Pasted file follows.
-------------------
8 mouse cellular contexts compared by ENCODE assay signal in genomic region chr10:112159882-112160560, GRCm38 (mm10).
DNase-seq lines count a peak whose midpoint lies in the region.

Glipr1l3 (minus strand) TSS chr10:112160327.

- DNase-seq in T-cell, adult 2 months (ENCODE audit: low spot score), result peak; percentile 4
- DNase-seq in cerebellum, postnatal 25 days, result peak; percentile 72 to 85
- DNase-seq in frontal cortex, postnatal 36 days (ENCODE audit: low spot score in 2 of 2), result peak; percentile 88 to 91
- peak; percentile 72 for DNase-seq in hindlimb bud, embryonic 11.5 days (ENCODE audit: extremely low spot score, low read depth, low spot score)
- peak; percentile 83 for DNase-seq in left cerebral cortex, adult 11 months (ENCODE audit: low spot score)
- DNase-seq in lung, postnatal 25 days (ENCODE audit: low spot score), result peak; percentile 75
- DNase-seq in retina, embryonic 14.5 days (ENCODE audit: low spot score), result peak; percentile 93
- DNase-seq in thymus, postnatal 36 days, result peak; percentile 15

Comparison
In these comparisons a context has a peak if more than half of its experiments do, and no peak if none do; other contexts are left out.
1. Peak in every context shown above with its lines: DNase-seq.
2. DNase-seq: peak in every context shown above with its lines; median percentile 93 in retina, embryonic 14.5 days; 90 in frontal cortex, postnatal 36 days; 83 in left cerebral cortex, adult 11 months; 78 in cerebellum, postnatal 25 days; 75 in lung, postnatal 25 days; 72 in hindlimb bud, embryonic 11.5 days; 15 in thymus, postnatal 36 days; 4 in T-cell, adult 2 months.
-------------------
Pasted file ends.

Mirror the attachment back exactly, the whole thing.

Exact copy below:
8 mouse cellular contexts compared by ENCODE assay signal in genomic region chr10:112159882-112160560, GRCm38 (mm10).
DNase-seq lines count a peak whose midpoint lies in the region.

Glipr1l3 (minus strand) TSS chr10:112160327.

- DNase-seq in T-cell, adult 2 months (ENCODE audit: low spot score), result peak; percentile 4
- DNase-seq in cerebellum, postnatal 25 days, result peak; percentile 72 to 85
- DNase-seq in frontal cortex, postnatal 36 days (ENCODE audit: low spot score in 2 of 2), result peak; percentile 88 to 91
- peak; percentile 72 for DNase-seq in hindlimb bud, embryonic 11.5 days (ENCODE audit: extremely low spot score, low read depth, low spot score)
- peak; percentile 83 for DNase-seq in left cerebral cortex, adult 11 months (ENCODE audit: low spot score)
- DNase-seq in lung, postnatal 25 days (ENCODE audit: low spot score), result peak; percentile 75
- DNase-seq in retina, embryonic 14.5 days (ENCODE audit: low spot score), result peak; percentile 93
- DNase-seq in thymus, postnatal 36 days, result peak; percentile 15

Comparison
In these comparisons a context has a peak if more than half of its experiments do, and no peak if none do; other contexts are left out.
1. Peak in every context shown above with its lines: DNase-seq.
2. DNase-seq: peak in every context shown above with its lines; median percentile 93 in retina, embryonic 14.5 days; 90 in frontal cortex, postnatal 36 days; 83 in left cerebral cortex, adult 11 months; 78 in cerebellum, postnatal 25 days; 75 in lung, postnatal 25 days; 72 in hindlimb bud, embryonic 11.5 days; 15 in thymus, postnatal 36 days; 4 in T-cell, adult 2 months.